Christ Lutheran Church Upper Darby
March 28, 2021 Worship Sermon - "Blessed is the Coming Kingdom"
Delivered by Rev. Stephen Keiser
Isaiah 50:4-9a; Psalm 31:9-16: Philippians 2:5-11; Mark 14:1--15:47
Blessed is the coming kingdom of our ancestor, David.
Like many of you, I spent the better part of January 6th pouring over the news as the insurrection was unfolding in Washington. I watched the horrifying videos of the crowds crashing through the security fence, breaking through the doors, and entering the capitol. But then there was this bizarre video someone had taken from the capitol rotunda. It showed hundreds of protesters milling around aimlessly, looking at the portraits on the walls, not quite sure what to do next. I don’t know what they had expected to happen once they got inside the building. Did they expect that they could just take over the controls of government? Were they prepared to deal with the pandemic, to negotiate with North Korea and China, to oversee the military and make sure America’s nuclear arsenal remained secure? As I watched all these people wandering around aimlessly, wondering what to do, I realized that this particular coup attempt was not going to work… thank God!
I have a similar feeling when I read Mark’s version of Jesus’ “triumphal” entry into Jerusalem. I put “triumphal” in quotes because Jesus had already been very clear with his followers about what would happen when he arrived in Jerusalem, and it had nothing to do with triumph, at least not in the way we usually think of triumph. Three times he told them that he was going to Jerusalem to die… not to chase out the Romans, not to become king, not even to re-establish the Davidic monarchy.
But, for whatever reason, the crowds just couldn’t hear what Jesus was saying. When Jesus enters Jerusalem, they laud him as a conquering hero, and they shout, “Blessed is the coming kingdom of our ancestor, David.” Their ancestor, David, was the quintessential conquering hero. He had subdued all of Israel’s enemies and under his rule, Israel reached the apex of its power. A thousand years later, in Jesus’ day, people still looked back nostalgically on David.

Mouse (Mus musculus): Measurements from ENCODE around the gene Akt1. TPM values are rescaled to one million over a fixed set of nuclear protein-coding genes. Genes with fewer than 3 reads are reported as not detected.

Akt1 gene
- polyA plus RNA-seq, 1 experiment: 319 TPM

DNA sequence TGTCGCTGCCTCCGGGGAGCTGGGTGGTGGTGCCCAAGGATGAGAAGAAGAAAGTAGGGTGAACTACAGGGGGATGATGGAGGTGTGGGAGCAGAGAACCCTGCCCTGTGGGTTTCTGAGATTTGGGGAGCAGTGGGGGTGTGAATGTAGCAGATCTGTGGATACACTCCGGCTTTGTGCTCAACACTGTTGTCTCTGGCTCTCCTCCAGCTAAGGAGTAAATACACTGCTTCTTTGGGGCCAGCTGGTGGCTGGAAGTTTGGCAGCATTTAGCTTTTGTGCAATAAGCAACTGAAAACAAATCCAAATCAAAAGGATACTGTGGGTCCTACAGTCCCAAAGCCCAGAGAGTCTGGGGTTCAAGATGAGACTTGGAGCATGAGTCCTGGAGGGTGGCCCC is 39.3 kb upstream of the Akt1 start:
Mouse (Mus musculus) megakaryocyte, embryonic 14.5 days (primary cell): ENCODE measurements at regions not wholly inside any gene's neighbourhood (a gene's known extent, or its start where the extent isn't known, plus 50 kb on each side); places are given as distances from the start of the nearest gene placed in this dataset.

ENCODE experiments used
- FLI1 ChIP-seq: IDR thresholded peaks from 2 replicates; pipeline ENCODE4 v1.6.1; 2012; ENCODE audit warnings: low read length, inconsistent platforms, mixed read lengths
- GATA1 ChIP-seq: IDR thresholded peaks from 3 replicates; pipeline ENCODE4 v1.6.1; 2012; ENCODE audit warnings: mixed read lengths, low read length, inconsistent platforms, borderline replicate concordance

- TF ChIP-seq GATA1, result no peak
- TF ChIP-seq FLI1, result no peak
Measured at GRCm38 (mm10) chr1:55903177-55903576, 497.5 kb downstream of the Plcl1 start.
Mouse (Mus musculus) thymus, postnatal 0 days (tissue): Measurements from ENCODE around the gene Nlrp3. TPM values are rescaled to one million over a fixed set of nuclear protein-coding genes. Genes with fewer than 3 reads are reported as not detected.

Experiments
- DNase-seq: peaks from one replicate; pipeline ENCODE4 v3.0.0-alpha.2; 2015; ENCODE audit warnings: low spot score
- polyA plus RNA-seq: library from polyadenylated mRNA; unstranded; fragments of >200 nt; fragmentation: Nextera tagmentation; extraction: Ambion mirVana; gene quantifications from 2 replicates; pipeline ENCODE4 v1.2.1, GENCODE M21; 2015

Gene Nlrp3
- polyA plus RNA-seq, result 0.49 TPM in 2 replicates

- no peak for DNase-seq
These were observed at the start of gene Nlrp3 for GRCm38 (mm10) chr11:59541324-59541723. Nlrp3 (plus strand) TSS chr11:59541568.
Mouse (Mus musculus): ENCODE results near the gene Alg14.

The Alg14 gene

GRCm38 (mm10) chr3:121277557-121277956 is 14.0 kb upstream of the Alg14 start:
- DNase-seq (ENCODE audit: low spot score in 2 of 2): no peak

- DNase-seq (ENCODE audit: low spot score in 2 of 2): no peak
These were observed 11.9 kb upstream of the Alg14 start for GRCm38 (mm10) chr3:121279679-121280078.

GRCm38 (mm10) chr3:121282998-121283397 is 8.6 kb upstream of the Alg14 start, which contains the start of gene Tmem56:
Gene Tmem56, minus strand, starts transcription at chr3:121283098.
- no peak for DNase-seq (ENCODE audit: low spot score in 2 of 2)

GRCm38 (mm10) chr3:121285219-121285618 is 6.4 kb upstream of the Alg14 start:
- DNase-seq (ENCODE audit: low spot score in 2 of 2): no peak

Now, for the record, David’s kingdom wasn’t as great as people remembered it to be. There was a lot of corruption and David’s own son, Absalom, led a rebellion against David. But that’s how nostalgia works: it makes us forget the uncomfortable details and remember only those aspects that make us feel good about ourselves.
So, when Jesus entered Jerusalem, the hordes of people with their red Make Israel Great Again hats all had the kingdom of David in mind. And you can feel their disappointment when they get into Jerusalem and nothing happens. They escort Jesus into the city as if they were preparing for his inauguration. But he just looks around, and then leaves. And the crowds are wandering about aimlessly, not quite sure what just happened. Where was the revolution they were hoping for? Where was the Davidic king they were anticipating?
Nostalgia not only distorts our understanding of the past; it limits our ability to imagine what might be possible in the future. We’re so focused on trying to resurrect a past that wasn’t all that good in the first place, that we miss opportunities to create a future that is better.
Fortunately, God is not bound by our nostalgia. The crowds of people in Jerusalem may have been hoping to resurrect the kingdom of David; but God had a different kind of resurrection in mind… the resurrection of all humanity. Jesus did come to inaugurate a kingdom, not the kingdom of David, but the Kingdom of God. The Kingdom of God that Jesus proclaimed is a kingdom of healing, and forgiveness, and liberation from demonic powers. The Kingdom of God is not limited to a particular nation or dynasty. It is an eternal Kingdom focused on the redemption of all humanity.
When we wave our palms and shout “Hosanna” on this Palm Sunday morning, let us keep our eyes focused on the coming Kingdom that Jesus proclaimed… the Kingdom of God. God is still alive and active in our world, opening up new possibilities for a future in which all humanity will be saved.